Canon of the Mass (Latin: Canon Missæ, Canon Actionis) is the name given in the Roman Missal, from the first typical edition of Pope Pius V in 1570 to that of Pope John XXIII in 1962, to the part of the Mass of the Roman Rite that begins after the Sanctus with the words Te igitur.
Carl Gustav Jung (26 July 1875 – 6 June 1961) was a Swiss psychiatrist and psychoanalyst who founded analytical psychology.
The Catholic Church, also known as the Roman Catholic Church, is the largest Christian church, with more than 1.299 billion members worldwide.
The Cave of Treasures, sometimes referred to simply as The Treasure, is a book of the New Testament apocrypha.
Charles Augustus Briggs (January 15, 1841 – June 8, 1913), American Presbyterian (and later Episcopalian) scholar and theologian, was born in New York City, the son of Alanson Briggs and Sarah Mead Berrian.
ChristianityFrom Ancient Greek Χριστός Khristós (Latinized as Christus), translating Hebrew מָשִׁיחַ, Māšîăḥ, meaning "the anointed one", with the Latin suffixes -ian and -itas.
The Church Fathers, Early Church Fathers, Christian Fathers, or Fathers of the Church are ancient and influential Christian theologians and writers.
In linguistics, cognates are words that have a common etymological origin.
The Conflict of Adam and Eve with Satan is a 6th century Christian extracanonical work found in Ge'ez, translated from an Arabic original.
The Crusades were a series of religious wars sanctioned by the Latin Church in the medieval period.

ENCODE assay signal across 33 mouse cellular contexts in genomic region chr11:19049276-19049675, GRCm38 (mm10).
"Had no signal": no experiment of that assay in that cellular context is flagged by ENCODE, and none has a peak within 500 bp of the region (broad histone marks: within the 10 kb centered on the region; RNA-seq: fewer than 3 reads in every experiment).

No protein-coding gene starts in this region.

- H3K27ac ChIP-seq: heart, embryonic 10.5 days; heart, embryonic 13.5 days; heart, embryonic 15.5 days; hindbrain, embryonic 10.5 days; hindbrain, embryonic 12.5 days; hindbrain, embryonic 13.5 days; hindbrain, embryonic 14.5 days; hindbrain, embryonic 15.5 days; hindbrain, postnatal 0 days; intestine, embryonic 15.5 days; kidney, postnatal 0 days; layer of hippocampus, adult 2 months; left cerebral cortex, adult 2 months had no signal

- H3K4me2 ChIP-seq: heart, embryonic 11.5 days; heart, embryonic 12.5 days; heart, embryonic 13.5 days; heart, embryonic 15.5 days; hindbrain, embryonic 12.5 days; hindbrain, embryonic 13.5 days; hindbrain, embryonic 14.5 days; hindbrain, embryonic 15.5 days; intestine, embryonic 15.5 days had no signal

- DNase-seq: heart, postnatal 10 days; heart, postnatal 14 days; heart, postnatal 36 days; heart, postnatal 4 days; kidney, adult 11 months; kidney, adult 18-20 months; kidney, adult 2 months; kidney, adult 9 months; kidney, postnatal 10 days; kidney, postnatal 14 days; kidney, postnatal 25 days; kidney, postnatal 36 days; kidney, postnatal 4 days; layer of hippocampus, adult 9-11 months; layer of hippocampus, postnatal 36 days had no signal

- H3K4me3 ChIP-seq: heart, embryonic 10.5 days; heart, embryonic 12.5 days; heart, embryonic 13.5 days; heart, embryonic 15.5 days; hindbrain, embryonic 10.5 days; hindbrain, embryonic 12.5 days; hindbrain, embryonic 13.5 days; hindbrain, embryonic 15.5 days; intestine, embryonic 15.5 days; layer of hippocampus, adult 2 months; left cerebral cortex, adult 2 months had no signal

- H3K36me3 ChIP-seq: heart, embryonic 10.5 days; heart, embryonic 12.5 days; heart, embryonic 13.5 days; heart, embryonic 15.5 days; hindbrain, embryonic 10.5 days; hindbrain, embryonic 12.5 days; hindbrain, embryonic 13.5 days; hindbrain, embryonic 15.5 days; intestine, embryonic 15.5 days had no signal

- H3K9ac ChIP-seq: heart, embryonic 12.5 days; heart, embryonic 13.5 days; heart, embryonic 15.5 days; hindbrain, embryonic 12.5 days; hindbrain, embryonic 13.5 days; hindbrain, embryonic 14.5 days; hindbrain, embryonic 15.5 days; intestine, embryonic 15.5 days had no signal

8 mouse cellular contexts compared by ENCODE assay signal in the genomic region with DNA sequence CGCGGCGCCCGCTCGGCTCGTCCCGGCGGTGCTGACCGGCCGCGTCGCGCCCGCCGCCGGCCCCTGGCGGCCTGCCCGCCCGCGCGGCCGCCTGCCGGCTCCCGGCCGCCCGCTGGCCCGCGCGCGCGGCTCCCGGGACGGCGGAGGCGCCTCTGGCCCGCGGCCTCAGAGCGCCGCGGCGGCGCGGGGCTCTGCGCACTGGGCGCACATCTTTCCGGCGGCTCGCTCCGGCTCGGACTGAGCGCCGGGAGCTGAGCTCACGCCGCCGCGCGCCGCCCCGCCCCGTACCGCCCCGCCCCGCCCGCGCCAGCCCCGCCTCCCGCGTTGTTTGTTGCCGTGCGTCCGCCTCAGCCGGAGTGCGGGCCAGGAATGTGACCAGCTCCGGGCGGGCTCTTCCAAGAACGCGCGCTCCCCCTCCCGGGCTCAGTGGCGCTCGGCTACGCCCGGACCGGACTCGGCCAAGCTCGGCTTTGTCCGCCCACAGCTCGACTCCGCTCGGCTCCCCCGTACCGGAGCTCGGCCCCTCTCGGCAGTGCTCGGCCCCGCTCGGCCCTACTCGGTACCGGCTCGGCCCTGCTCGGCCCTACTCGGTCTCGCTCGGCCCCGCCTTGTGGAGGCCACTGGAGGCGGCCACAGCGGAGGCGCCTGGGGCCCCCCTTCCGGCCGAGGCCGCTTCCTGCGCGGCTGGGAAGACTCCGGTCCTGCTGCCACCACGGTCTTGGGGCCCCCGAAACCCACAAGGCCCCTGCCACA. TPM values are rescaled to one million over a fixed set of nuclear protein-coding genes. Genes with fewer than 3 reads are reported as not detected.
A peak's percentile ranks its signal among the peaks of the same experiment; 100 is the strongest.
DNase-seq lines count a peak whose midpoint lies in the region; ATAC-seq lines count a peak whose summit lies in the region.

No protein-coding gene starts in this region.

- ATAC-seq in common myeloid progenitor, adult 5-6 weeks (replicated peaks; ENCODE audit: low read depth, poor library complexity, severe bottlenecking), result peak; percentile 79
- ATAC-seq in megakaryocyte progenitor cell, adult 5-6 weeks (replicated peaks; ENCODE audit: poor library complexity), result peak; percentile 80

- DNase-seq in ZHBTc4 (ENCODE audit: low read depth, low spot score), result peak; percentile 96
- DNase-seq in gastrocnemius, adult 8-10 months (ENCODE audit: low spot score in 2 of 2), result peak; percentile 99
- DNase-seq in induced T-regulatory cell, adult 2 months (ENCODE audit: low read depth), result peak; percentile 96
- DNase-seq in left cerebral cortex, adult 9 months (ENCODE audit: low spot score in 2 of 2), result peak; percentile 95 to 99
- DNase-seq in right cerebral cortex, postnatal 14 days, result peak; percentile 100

The curse of Cain and the mark of Cain are phrases that originated in the story of Adam and Eve in the Hebrew Bible.
Dallas is an American prime time television soap opera that aired on CBS from April 2, 1978, to May 3, 1991.
Damascus (دمشق, Syrian) is the capital of the Syrian Arab Republic; it is also the country's largest city, following the decline in population of Aleppo due to the battle for the city.
Daniel Clarence Quinn (October 11, 1935 – February 17, 2018) was an American author (primarily, novelist and fabulist), cultural critic, and publisher of educational texts, best known for his novel Ishmael, which won the Turner Tomorrow Fellowship Award in 1991 and was published the following year.
Durante degli Alighieri, commonly known as Dante Alighieri or simply Dante (c. 1265 – 1321), was a major Italian poet of the Late Middle Ages.
Darren Aronofsky (born February 12, 1969) is an American filmmaker and writer, who is noted for his often surreal and disturbing films.
David Wyman Patten (November 14, 1799 – October 25, 1838) was an early leader in the Latter Day Saint movement and an original member of the Quorum of the Twelve Apostles.
David Williams (1939–2015) was an expert on Medieval literature, as well as a college professor and department chair at McGill University.
Dead Sea Scrolls (also Qumran Caves Scrolls) are ancient Jewish religious, mostly Hebrew, manuscripts found in the Qumran Caves near the Dead Sea.
The "Debate between sheep and grain" or "Myth of cattle and grain" is a Sumerian creation myth, written on clay tablets in the mid to late 3rd millennium BCE.
The Debate between Winter and Summer or Myth of Emesh and Enten is a Sumerian creation myth, written on clay tablets in the mid to late 3rd millennium BC.